Column: DeShaun Foster is UCLA’s new football coach? Bruins are taking a giant gamble
He just hired a head coach who is not a head coach.
He just entrusted the Bruins to a guy who has never called a play, never run a practice, never commanded the sidelines, never dominated a meeting room and never bossed more than a handful of players at one time.
Welcome home, DeShaun Foster.
Now what exactly are you doing here?
The former Bruins running back and running backs coach was hastily hired just three days after Chip Kelly’s sudden departure, the embattled Jarmond rushing to judgment by making a giant hire for one small reason.
Foster is the players’ buddy.
That’s it. That’s the rationale. That’s all of it.
DeShaun Foster, who recently left UCLA to take an assistant coaching job with the Raiders, returns to the Bruins to replace Chip Kelly as head coach.
The current players wanted him, and so maybe now they won’t all transfer, and that was Foster’s main selling point.
Could be a path to success. Could also be a recipe for failure.
Some of this is about money — isn’t every UCLA athletic decision about money? — because Foster’s return will allow the Bruins to keep their coaching staff largely intact and not require serious buyout bucks.
But most of it seems to be about expediency, Foster in the right spot at the right time to make the easy move.
“We are looking for a coach with integrity, energy and passion; someone who is a great teacher, who develops young men, is a great recruiter and fully embraces the NIL landscape to help our student-athletes,” Jarmond, the athletic director, said in a news release announcing the hire. “DeShaun checks all of those boxes and then some.”
He certainly checked the boxes as a running backs coach for the Las Vegas Raiders, where he had recently taken a job in that position.
But can he be a head coach? Nobody has any idea.
Can he succeed as a CEO of a major corporation merging into a difficult new environment known as the Big Ten? Again, no clue.
It would be nice to wax about his offensive genius, maybe cite the rushing game’s success in Foster’s seven years as the running backs coach three consecutive top-20 finishes nationally, Bruins running backs selected in four straight NFL drafts.
But this being a team run by offensive guru Kelly, it’s hard to imagine anyone else having even a remote influence on that side of the ball.
Defensively, one can wonder whether Foster ever even watched the defense and, oh yeah, that unit has lost its bright young coordinator D’Anton Lynn to USC.
Jarmond talks a lot about striving to maintain the continuity of a program that is coming off a beating of USC and a bowl win against Boise State, but the coach who called the plays is now at Ohio State, the defensive whiz is across town and the guy in charge of it all is a rookie.
Gulp. An autumn stretch of Louisiana State, Oregon and Penn State awaits.
Granted, this could be great. Seriously. There is history here. UCLA once successfully put its football program into the hands of a guy who had only been a defensive and offensive line coach, someone whose only claim to fame was that he was a former Bruins player.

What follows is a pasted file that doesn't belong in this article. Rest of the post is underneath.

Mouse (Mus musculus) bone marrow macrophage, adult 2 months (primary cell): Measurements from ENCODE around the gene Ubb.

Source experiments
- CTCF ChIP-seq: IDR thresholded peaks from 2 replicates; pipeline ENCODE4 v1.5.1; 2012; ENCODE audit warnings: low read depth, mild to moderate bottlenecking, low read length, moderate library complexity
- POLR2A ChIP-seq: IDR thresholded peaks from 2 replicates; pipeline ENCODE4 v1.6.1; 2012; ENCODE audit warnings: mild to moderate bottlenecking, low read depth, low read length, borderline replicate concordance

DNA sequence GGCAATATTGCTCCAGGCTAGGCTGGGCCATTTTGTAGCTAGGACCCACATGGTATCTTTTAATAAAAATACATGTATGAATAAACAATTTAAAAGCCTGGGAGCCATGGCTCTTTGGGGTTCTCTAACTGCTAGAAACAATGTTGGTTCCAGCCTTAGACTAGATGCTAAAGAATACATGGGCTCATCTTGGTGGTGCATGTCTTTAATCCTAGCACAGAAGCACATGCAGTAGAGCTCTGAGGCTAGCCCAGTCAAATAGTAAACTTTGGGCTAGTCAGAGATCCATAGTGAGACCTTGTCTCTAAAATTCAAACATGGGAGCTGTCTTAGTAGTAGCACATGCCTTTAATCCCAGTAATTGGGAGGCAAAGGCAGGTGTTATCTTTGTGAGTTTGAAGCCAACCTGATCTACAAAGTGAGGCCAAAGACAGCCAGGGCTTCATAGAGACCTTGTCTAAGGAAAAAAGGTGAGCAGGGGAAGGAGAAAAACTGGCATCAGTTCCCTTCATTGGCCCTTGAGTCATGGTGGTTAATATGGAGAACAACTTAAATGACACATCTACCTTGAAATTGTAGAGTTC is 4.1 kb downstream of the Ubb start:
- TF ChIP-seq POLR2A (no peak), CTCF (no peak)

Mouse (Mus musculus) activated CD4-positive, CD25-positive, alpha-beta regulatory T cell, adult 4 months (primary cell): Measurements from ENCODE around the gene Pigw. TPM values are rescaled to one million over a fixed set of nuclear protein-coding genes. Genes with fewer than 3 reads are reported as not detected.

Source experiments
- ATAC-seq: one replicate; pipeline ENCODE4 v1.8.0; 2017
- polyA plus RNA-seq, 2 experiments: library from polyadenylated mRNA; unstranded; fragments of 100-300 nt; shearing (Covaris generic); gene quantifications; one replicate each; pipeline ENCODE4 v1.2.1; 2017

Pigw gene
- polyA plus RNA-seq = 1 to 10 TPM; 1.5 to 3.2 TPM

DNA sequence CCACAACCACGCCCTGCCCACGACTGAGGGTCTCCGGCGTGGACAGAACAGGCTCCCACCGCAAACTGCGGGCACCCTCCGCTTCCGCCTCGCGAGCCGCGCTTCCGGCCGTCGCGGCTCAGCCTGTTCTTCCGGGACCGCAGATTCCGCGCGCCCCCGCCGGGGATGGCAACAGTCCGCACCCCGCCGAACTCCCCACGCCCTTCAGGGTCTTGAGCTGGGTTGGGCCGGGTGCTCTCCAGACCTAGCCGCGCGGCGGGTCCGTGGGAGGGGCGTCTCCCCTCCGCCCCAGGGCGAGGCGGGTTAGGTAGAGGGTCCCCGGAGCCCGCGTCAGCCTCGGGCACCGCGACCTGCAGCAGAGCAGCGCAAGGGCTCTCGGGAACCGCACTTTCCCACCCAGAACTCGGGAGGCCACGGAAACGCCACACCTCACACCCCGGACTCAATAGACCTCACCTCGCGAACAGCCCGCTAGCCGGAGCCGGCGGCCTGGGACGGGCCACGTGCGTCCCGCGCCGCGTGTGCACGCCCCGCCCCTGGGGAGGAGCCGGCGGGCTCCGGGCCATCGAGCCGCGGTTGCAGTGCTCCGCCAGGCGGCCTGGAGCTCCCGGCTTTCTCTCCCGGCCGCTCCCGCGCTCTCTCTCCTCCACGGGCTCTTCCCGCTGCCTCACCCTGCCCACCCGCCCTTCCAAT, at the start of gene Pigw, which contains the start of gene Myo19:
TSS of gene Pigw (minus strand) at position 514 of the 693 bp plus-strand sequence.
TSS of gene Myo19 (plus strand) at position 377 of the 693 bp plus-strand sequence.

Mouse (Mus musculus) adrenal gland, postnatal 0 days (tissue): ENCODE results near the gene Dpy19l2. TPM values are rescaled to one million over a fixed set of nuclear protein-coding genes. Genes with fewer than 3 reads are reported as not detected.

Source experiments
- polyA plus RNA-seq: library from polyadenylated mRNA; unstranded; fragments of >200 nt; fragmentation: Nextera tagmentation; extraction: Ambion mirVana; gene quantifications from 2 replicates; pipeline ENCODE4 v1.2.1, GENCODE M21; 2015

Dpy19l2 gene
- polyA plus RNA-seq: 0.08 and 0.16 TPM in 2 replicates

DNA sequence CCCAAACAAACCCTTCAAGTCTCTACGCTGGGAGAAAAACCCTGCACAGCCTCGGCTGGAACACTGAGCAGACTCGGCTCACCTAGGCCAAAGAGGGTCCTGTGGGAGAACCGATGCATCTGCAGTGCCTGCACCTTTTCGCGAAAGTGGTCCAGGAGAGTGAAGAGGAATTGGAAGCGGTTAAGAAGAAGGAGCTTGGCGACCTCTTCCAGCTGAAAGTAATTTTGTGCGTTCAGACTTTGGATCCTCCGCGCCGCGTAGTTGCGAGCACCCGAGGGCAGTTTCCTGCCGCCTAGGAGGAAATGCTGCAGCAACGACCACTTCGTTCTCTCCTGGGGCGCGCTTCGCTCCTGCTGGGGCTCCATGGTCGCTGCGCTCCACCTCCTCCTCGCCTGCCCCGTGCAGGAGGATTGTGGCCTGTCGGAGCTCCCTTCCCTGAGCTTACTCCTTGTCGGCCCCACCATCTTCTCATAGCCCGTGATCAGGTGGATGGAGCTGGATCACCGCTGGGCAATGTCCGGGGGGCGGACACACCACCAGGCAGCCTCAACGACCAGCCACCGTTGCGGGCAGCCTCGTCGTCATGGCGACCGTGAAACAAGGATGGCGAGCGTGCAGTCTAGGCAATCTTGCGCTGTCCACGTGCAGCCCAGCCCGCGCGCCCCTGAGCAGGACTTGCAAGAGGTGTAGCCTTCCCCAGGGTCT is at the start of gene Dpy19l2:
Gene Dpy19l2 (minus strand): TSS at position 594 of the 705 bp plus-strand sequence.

UCLA football coach Chip Kelly is leaving the university for Big Ten rival Ohio State to serve as the Buckeyes’ offensive coordinator.
Perhaps you remember Terry Donahue?
Then again, this could be disastrous. Seriously. There is also history here. They more recently hired another guy with no head coaching experience and he was never comfortable on the sidelines and wound up having only two winning seasons in five years.
Perhaps you remember Karl Dorrell?
“I am excited to partner with [Foster] as we usher UCLA Football into an exciting new era,” Jarmond said.
It would indeed be nice if Foster could forge the beginning of an exciting Bruins era, especially considering he was involved in the destruction of a past exciting Bruins era.
In his senior season in 2001, he was suspended for the final three games of his UCLA career for violating NCAA rules by driving an SUV owned by actor-director Eric Laneuville.
The Bruins were 6-2 and Foster was a legitimate Heisman Trophy candidate at the time of the suspension. The rules were silly and have been rendered obsolete, but they were still the rules, and the team was devastated by his absence. They lost two of their last three games and Bob Toledo was fired a year later.
“Something that changed not only the course of our season, but also maybe my career,” Toledo told me once.
Foster was later selected in the second round of the NFL draft, and wound up appearing in the Super Bowl after the 2003 season with the Carolina Panthers.
Chip Kelly leaving UCLA at the worst time to take an offensive coordinator job shows how he put himself first over the success of the football program.
During that Super Bowl week, I asked Foster about his time at UCLA. He refused to answer.
He’ll have plenty of opportunity to brag on the Bruins beginning this week, when he’ll be charged with the sort of offseason duties that Kelly despised. He’ll have to recruit, he’ll have to solicit NIL money, he’ll have to do all the relationship things that are vital to the Bruins climbing out of their deepening hole.
Jarmond is betting Foster can sell. Jarmond bypassed several experienced coordinators with the belief Foster can sell. Jarmond is perhaps risking his UCLA career on the faith that Foster can sell.
Jarmond was suckered by Kelly, and he can’t afford to be suckered again, so, for his sake, this better work.
When Foster was introduced to the players Monday morning they swarmed him with hugs and high-fives and it was a nice moment.
Jarmond is perilously gambling that his rookie leader can produce a season‘s worth of them.
Go beyond the scoreboard
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